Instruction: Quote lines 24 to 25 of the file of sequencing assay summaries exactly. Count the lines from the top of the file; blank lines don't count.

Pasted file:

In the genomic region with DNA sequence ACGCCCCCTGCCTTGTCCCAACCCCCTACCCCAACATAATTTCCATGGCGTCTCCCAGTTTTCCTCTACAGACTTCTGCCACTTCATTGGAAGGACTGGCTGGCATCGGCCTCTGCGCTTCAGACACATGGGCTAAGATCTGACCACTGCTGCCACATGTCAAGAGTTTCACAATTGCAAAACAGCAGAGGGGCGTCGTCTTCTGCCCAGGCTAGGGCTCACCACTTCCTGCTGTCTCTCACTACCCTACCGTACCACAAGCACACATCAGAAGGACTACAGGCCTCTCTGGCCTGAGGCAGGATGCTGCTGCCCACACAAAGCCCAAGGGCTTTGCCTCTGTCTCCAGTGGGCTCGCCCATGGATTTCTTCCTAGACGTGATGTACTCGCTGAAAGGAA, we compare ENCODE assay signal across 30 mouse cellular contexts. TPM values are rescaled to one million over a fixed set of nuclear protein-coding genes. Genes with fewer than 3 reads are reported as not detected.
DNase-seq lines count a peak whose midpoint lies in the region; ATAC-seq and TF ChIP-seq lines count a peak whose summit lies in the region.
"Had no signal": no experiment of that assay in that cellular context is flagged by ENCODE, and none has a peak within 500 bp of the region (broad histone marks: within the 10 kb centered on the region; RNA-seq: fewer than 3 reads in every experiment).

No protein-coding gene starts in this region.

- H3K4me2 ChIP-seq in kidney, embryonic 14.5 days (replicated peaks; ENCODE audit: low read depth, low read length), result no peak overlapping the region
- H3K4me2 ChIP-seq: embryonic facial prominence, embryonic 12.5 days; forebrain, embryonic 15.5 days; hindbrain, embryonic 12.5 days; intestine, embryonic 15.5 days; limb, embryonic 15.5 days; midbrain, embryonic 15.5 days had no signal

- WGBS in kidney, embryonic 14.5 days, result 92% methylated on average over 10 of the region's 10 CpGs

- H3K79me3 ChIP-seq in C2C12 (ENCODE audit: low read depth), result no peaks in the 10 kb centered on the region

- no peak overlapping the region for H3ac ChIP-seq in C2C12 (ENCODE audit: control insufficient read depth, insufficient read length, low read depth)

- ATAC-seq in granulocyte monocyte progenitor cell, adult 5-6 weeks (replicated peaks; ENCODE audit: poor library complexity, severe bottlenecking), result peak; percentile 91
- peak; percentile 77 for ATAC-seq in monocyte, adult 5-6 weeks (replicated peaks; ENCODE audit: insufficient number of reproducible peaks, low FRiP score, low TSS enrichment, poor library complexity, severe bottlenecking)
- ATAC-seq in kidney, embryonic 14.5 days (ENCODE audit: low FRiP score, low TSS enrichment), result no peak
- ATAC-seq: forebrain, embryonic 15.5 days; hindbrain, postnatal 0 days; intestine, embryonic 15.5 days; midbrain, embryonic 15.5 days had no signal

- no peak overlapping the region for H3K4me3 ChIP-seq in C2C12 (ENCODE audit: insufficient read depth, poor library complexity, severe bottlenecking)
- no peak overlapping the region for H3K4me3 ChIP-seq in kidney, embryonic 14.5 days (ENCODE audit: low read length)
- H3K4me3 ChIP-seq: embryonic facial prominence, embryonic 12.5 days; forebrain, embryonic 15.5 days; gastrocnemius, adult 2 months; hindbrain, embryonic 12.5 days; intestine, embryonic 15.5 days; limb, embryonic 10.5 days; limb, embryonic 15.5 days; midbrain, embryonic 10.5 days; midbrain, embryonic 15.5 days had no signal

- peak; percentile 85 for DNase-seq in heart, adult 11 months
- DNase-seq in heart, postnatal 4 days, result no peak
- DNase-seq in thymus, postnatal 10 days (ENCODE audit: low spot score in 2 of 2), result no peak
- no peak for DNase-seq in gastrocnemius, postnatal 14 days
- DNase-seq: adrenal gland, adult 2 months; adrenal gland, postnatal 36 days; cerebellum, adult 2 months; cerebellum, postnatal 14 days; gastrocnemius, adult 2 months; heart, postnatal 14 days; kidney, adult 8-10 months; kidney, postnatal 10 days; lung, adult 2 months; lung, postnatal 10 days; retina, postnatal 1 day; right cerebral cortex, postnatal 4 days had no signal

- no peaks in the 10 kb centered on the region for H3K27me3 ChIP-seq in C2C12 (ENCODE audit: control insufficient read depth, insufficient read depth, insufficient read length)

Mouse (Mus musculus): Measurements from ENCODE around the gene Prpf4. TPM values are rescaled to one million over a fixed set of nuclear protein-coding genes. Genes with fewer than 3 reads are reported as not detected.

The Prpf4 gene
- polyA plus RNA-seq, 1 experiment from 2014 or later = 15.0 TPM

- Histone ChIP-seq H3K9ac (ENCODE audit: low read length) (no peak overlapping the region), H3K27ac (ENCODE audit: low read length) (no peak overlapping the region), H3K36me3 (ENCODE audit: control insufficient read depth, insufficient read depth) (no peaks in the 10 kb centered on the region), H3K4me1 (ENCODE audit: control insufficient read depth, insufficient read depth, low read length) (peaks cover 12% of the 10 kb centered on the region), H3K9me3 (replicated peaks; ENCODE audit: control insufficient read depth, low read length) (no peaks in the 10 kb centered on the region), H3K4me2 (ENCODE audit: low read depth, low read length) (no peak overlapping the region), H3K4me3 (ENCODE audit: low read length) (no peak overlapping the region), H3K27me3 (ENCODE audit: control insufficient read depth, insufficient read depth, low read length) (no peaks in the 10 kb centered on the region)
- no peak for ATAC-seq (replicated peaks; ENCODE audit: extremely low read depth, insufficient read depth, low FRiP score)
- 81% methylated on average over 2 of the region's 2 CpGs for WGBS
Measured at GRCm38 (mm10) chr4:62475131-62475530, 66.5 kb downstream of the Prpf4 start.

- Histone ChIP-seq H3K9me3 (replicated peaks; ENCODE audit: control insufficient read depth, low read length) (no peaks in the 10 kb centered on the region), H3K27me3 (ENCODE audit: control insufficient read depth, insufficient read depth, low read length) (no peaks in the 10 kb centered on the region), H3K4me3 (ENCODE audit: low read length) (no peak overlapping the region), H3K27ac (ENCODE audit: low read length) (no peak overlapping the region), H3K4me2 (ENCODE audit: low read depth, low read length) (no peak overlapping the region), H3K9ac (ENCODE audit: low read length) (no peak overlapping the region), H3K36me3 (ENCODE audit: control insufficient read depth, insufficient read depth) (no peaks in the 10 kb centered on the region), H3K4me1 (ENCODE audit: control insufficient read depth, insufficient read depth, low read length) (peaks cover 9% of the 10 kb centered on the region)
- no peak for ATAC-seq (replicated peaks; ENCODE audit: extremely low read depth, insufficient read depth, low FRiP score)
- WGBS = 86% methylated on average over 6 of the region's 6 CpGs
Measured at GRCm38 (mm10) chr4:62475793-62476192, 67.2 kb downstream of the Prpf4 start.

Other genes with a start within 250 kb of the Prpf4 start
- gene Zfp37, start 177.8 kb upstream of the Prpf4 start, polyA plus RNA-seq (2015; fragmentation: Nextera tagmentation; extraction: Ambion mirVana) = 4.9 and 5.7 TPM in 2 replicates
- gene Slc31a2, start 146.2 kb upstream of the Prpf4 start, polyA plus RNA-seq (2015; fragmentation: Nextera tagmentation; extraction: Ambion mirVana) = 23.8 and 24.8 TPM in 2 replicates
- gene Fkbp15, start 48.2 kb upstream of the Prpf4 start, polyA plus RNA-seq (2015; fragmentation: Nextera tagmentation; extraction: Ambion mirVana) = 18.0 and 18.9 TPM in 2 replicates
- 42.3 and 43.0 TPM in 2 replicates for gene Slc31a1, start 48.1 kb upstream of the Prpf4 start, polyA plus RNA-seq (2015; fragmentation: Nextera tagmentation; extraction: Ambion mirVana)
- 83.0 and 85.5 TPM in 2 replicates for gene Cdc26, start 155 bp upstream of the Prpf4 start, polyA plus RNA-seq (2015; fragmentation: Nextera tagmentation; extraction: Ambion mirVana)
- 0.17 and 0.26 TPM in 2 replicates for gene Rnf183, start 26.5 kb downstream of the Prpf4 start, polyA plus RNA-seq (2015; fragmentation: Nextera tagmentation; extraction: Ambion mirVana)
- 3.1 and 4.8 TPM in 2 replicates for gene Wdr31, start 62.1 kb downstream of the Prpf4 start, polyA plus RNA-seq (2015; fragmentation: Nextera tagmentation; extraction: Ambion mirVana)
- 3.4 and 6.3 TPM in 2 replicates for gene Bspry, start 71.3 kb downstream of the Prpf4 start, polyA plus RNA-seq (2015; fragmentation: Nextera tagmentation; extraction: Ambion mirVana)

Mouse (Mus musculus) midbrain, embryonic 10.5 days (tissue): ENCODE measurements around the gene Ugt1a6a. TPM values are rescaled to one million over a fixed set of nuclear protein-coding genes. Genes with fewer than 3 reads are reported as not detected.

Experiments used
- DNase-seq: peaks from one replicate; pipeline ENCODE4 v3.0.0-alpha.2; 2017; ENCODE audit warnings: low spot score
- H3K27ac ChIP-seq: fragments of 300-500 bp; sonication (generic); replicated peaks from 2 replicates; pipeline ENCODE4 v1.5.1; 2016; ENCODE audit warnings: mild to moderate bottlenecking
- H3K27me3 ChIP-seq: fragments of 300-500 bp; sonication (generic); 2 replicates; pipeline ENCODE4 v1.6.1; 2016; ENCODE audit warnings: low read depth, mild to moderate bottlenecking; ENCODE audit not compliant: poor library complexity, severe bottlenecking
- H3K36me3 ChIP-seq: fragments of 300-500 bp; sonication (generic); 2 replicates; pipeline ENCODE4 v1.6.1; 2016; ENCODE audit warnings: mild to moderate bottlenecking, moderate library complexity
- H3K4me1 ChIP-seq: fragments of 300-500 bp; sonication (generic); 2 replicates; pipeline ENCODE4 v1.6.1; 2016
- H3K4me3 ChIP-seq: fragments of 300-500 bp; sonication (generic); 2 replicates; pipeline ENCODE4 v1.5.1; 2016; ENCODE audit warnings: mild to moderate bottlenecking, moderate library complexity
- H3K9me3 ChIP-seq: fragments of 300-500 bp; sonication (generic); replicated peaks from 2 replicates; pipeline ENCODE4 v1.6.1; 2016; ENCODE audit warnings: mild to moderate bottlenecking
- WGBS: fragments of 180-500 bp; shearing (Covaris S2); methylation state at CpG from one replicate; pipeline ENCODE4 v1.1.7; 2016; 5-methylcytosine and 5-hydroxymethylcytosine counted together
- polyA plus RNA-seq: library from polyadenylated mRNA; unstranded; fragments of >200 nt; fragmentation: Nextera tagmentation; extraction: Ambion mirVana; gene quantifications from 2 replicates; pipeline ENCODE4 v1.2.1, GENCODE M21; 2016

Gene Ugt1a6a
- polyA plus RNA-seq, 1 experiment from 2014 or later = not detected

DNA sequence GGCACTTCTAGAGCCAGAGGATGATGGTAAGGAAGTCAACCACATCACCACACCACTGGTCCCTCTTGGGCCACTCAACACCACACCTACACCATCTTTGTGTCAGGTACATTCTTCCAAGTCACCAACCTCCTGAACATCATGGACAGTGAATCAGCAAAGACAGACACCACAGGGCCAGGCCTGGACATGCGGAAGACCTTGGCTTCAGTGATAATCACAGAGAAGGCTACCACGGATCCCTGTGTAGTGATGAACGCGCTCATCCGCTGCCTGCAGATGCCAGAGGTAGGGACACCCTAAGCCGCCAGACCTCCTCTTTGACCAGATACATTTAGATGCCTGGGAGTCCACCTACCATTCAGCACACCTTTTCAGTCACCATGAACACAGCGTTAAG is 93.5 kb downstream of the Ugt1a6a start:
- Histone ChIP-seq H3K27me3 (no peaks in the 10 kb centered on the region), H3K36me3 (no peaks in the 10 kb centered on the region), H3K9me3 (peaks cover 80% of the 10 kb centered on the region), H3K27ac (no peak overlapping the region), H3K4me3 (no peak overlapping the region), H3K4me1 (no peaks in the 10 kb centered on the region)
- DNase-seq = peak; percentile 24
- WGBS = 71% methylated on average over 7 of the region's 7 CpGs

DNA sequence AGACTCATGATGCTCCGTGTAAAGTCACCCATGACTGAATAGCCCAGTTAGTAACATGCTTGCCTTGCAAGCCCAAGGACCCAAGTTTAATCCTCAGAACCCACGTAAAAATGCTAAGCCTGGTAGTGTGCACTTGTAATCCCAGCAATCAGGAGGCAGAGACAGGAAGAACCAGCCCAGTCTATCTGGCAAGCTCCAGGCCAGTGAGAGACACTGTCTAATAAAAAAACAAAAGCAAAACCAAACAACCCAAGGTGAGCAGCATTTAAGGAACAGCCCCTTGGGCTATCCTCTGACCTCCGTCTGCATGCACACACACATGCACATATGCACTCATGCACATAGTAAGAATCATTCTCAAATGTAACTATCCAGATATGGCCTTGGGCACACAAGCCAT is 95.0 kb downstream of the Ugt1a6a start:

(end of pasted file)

The Prpf4 gene
- polyA plus RNA-seq, 1 experiment from 2014 or later = 15.0 TPM